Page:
Xabi Alonso and Joao Moutinho both saw their opening penalties saved, but Portugal blinked first when Zenit St Petersburg centre-back Bruno Alves hit his side's fourth penalty against the crossbar.
Fabregas stepped up and, just as he had done in the penalty shoot-out win over Italy in the EURO 2008 quarter-finals, the Barcelona man held his nerve, steering the ball into the bottom-left corner to send Portugal home.
"We are so happy to have reached another final. I don't know if that has ever been done in history," Fabregas told Spanish television channel Telecinco, his voice cracking with emotion. "They told me I was going to take the second kick, but I said: 'No, I want to take the fifth one.
"I had a premonition, an intuition that things were going to come off and that life had reserved something for me as nice as this."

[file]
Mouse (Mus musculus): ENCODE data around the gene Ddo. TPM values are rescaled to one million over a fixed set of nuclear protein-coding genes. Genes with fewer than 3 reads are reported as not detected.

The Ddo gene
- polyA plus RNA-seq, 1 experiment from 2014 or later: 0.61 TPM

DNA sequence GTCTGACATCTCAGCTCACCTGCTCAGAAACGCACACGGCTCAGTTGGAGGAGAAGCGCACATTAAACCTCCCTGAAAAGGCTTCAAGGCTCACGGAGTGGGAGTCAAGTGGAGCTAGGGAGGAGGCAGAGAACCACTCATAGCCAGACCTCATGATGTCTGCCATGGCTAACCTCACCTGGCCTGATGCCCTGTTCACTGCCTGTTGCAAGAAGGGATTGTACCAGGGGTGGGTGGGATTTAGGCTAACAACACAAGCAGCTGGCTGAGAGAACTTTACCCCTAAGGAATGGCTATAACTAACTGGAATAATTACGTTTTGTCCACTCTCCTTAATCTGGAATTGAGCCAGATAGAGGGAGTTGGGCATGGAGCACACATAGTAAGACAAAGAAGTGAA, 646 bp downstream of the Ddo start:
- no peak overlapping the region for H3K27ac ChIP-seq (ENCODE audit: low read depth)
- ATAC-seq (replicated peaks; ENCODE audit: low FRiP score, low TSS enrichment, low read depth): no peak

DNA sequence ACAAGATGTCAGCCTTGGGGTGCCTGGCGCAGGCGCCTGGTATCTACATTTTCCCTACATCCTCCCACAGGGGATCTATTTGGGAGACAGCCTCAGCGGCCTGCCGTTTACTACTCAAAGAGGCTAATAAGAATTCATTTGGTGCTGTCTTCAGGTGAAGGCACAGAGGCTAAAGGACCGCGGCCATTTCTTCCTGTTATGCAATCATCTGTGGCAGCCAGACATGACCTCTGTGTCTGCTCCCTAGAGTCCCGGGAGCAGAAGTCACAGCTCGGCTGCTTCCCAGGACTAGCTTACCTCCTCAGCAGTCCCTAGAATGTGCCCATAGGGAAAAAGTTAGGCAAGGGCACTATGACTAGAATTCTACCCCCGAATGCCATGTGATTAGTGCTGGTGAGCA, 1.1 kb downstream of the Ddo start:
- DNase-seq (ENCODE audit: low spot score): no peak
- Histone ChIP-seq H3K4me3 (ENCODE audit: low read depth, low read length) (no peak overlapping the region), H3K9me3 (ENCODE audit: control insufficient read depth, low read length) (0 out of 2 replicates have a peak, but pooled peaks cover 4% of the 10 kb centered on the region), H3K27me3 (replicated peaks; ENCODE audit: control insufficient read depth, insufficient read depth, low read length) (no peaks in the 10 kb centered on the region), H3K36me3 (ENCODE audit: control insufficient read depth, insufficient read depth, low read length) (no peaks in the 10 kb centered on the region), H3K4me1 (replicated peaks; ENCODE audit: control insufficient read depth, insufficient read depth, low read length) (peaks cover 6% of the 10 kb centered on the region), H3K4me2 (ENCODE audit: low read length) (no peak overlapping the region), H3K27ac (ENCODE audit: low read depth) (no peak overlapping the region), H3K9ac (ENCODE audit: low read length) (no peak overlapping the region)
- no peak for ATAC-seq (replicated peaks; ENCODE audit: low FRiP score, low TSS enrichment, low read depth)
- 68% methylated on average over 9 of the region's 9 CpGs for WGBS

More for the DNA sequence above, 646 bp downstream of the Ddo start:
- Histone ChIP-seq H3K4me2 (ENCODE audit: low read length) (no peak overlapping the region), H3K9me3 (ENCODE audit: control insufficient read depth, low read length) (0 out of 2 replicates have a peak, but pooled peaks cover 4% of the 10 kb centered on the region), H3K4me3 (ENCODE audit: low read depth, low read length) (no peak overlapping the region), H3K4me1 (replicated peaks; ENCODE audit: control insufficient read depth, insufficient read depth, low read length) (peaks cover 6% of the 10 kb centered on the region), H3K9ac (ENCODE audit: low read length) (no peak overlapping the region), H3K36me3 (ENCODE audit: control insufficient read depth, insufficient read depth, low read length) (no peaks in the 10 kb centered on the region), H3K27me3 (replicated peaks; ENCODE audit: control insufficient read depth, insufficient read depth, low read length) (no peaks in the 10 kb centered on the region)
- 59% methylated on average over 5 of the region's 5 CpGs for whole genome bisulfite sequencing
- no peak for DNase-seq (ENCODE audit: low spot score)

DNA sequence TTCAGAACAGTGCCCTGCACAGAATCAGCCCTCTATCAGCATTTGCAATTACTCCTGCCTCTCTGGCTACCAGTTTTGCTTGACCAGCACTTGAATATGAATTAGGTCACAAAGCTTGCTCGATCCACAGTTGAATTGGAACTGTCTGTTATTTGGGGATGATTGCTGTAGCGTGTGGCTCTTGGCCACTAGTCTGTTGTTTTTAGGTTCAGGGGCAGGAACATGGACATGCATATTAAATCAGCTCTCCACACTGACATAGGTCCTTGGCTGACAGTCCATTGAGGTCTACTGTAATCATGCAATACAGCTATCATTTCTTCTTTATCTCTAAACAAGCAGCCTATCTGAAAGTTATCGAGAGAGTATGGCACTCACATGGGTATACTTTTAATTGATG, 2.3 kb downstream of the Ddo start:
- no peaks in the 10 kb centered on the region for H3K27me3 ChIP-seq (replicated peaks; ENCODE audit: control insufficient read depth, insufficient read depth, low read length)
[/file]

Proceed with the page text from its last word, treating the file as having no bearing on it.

Reigning world and European champions Spain, who are bidding to become the first team in history to win three major competitions in a row, will face either Italy or Germany in Sunday's final in Kyiv. "We were stronger in extra time, but overall it was a fairly even contest," said Spain coach Vicente del Bosque.
"It was tough. We took a while to get into our stride. The Portuguese were very well organised. Germany and Italy are equally strong."
It was a deeply disappointing end to the tournament for Portugal captain Cristiano Ronaldo, who had threatened to fire his side into only their second major final, but who did not even get a chance to have his say in the shoot-out.
"If I had to choose a way of losing, I wouldn't choose this," said Portugal coach Paulo Bento. "But you have to lose some way. Spain are a great team and we can leave the pitch with our heads held high."